3. Be stupid

Authors are tricky people. I know because I am one. We sometimes try to sneak in clever metaphors, literary allusions, witty analogies, and other little nuggets that don’t quite fit with the story but are simply too brilliant not to use.

When you take off your writer’s hat and put on your editor’s hat, you can go ahead and forget about all that so-called brilliance. Instead, be as stupid as you can allow yourself to be. Do you still follow the metaphor? Still get the joke? Then it can stay.

Who Are We?

We are a team of authors, editors, and writing coaches based in Austin, Texas. With over thirty years of combined freelance experience, we formed Yellow Bird to pool our expertise and offer a range of professional editorial services for writers of fiction, nonfiction, and children’s books.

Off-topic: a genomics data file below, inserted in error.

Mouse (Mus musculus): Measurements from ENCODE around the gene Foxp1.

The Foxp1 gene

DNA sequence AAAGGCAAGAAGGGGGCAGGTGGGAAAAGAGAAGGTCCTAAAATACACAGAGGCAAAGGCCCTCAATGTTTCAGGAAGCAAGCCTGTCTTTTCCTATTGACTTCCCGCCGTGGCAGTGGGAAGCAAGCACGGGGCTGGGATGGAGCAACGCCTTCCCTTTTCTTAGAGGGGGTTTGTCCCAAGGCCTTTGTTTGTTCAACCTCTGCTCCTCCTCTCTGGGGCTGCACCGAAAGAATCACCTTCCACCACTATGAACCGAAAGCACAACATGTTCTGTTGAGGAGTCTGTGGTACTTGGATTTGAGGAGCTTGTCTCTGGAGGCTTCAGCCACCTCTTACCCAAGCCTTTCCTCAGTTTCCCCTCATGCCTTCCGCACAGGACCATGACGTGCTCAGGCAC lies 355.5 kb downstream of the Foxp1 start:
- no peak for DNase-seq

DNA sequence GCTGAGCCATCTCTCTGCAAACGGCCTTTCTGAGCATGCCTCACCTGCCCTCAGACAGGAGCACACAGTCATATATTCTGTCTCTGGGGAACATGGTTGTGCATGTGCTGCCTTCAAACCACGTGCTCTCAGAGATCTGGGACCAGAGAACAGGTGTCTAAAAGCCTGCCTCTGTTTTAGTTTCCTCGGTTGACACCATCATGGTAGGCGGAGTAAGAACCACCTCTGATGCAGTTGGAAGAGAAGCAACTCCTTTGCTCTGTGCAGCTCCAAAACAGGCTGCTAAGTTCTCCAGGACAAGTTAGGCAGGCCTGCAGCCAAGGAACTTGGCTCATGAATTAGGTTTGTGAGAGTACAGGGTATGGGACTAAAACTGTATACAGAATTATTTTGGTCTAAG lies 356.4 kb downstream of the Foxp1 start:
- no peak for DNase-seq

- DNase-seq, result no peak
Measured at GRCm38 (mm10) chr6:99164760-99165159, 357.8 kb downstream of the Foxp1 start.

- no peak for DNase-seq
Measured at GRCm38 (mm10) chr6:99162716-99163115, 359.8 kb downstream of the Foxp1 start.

When you hire a Yellow Bird editor or writing coach, you get all the convenience, attention, and flexibility of working directly with a freelancer—plus peace of mind. All our editors and coaches are vetted professionals who will treat you and your work with the respect you deserve.

As published authors, industry professionals, and former employees at major publishing houses, we have our fingers on the pulse of today’s market and what sells. From memoirs to sci-fi novels, from picture books to biographies, we can help you polish your manuscript and guide you along the path to publication.

Perhaps most importantly, we are writers ourselves. We understand the nail-biting, hair-pulling frustration. We know what it’s like to face rejection and keep striving against the odds. We have felt first-hand the power of kind encouragement and unexpected praise. Books are big, messy, complicated creatures, and they require a lot of TLC. At the end of the day, we are more than editors. We are teachers, mentors, motivators, and lovers of words.